By NewsDesk @infectiousdiseasenews
The Swedish Public Health Authority reported this week that dozens of psittacosis, or parrot fever cases have been reported in recent months.
Since September 2019, some 40 cases of parrot disease have been reported, mainly from the regions of Västra Götaland, Stockholm and Jämtland. Three-quarters of the cases are men and are mainly people over 50 years of age.
Most of those who have become ill have come into contact with bird migration from wild birds, for example through the handling of bird tables and other outdoor activities.
During the early 2000s, only a handful of cases were reported during the winter season, but since the winter of 2012-2013, the number of reported cases has increased. This can be partly explained by changes in the diagnosis of the disease. In order for patients with pneumonia to be quickly diagnosed and given the right treatment, it is still important that health care professionals are aware of the presence of parrot disease.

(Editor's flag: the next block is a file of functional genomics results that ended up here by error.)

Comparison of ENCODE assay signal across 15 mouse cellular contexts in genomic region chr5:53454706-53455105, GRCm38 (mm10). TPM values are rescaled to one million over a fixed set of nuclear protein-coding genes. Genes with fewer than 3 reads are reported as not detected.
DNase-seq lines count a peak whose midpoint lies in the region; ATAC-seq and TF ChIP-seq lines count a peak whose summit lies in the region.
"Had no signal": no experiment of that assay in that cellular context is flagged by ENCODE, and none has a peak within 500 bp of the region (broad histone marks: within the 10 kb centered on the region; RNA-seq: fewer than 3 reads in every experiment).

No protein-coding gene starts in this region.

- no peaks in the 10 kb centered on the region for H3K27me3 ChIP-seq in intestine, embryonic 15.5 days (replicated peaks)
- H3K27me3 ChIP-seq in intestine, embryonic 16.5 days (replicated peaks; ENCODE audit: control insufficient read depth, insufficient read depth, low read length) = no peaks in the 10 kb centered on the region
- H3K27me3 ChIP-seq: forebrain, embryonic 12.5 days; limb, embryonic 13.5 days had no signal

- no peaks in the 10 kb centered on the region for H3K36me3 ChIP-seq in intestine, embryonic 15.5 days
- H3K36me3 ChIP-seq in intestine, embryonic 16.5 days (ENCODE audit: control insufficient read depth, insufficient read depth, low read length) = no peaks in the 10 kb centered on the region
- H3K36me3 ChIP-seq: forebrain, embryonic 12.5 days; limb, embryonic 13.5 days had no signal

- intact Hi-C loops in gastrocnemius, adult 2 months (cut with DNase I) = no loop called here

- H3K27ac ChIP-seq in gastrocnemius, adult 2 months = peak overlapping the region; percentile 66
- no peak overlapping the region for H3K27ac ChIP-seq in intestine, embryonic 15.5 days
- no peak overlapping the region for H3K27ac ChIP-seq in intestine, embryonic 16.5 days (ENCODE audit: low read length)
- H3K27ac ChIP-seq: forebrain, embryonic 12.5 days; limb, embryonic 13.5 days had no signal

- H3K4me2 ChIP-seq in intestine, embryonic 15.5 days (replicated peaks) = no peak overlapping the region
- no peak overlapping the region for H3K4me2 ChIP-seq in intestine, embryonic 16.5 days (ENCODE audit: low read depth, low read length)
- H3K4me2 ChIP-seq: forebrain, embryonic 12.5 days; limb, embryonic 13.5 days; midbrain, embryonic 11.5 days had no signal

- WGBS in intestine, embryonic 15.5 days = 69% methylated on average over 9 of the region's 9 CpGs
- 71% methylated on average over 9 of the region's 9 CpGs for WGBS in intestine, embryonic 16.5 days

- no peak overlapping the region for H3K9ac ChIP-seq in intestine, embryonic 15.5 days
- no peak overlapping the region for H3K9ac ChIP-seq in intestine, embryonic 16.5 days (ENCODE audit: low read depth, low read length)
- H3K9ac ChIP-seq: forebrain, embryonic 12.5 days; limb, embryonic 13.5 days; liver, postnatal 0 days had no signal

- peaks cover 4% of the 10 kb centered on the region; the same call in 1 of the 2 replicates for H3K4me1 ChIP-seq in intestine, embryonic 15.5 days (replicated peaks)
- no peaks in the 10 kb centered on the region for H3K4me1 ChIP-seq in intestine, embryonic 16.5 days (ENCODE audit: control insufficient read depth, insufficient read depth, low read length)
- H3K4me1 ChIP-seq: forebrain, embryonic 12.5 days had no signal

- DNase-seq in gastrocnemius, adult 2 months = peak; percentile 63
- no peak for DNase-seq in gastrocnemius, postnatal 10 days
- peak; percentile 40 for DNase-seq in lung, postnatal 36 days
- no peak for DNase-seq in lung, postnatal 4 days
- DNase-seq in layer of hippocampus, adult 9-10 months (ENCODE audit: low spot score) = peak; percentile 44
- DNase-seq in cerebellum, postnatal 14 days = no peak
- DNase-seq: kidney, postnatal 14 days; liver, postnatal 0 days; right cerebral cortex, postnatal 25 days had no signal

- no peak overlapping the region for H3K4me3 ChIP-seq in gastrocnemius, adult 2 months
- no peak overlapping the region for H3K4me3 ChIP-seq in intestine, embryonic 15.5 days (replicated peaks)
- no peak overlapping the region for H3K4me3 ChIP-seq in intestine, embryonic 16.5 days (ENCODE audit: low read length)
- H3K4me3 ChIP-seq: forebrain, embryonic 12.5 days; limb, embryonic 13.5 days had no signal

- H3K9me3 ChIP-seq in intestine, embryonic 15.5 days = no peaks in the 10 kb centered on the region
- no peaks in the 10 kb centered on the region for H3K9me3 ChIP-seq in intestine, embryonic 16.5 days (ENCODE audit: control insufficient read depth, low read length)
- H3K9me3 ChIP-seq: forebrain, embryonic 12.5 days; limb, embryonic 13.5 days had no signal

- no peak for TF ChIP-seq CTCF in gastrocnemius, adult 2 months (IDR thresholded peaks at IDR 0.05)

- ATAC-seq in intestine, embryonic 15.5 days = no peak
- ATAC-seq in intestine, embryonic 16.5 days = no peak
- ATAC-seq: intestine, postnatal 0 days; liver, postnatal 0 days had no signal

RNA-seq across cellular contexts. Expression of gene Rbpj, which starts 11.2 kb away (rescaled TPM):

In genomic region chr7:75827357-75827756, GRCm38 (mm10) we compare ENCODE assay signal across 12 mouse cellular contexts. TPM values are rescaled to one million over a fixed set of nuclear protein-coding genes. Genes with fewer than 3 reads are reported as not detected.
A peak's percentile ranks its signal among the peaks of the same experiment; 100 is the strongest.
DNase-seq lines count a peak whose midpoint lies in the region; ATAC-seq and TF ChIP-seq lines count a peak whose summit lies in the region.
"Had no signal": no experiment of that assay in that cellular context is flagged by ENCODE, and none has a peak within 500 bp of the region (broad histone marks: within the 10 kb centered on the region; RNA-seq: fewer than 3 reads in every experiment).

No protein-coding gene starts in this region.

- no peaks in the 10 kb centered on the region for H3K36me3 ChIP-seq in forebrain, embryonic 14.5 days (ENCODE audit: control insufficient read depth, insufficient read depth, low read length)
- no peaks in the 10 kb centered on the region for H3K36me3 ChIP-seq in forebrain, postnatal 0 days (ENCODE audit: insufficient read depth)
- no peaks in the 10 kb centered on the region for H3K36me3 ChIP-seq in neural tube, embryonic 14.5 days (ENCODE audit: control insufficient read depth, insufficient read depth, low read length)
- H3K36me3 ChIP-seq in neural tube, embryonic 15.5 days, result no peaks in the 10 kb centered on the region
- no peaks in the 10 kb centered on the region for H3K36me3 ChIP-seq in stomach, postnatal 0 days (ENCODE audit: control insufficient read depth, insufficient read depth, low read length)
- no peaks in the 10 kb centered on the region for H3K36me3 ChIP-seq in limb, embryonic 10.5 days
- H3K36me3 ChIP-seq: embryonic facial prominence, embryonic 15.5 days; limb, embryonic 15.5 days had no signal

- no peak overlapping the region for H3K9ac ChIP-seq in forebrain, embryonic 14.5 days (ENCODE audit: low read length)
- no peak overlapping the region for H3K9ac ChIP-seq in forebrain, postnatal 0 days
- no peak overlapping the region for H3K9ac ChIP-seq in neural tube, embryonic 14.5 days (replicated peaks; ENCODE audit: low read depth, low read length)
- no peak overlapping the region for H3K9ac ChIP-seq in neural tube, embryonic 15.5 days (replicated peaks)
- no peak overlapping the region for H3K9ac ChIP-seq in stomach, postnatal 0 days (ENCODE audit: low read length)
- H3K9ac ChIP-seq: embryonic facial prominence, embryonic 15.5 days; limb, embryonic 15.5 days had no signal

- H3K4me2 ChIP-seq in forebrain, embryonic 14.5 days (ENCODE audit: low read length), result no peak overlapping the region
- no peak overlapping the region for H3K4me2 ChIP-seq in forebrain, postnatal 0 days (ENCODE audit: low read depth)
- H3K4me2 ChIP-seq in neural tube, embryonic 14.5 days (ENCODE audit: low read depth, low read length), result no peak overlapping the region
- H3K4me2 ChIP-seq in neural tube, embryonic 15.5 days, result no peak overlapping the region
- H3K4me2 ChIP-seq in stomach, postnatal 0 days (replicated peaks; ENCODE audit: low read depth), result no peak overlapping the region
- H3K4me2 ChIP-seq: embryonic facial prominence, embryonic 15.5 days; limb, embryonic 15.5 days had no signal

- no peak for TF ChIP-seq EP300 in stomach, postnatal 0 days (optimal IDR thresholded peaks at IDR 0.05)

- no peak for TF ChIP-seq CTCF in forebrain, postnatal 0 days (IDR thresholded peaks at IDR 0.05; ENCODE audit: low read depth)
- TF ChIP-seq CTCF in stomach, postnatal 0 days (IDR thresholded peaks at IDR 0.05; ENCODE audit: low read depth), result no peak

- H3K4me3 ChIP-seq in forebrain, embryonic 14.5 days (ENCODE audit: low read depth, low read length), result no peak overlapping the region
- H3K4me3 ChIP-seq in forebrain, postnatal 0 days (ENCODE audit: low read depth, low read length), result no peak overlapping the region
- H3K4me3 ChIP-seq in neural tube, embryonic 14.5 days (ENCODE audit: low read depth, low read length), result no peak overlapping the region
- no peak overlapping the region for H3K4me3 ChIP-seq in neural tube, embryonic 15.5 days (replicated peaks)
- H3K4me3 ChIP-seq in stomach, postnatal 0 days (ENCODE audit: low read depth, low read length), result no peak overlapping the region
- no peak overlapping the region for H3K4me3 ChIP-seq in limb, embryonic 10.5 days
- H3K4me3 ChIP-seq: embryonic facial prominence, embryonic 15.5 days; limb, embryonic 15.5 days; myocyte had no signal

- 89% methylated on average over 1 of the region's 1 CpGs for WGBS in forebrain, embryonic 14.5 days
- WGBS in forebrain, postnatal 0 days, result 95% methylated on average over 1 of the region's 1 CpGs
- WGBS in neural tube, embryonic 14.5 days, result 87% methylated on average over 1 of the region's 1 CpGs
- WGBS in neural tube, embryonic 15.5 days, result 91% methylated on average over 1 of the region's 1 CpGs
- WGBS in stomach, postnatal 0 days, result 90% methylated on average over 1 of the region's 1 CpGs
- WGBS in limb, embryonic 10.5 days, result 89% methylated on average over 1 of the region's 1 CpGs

Psittacosis is a disease caused by bacteria called Chlamydophila psittaci. It is usually transmitted by inhaling the agent from dried droppings or secretions of infected birds.
Patients with psittacosis usually present fever, headache, rash, muscle pain, chills and dry cough. Pneumonia may sometimes occur, and occasional complications include encephalitis, myocarditis and thrombophlebitis.
The disease can be treated effectively with antibiotics. The disease is not normally transmitted from person to person.
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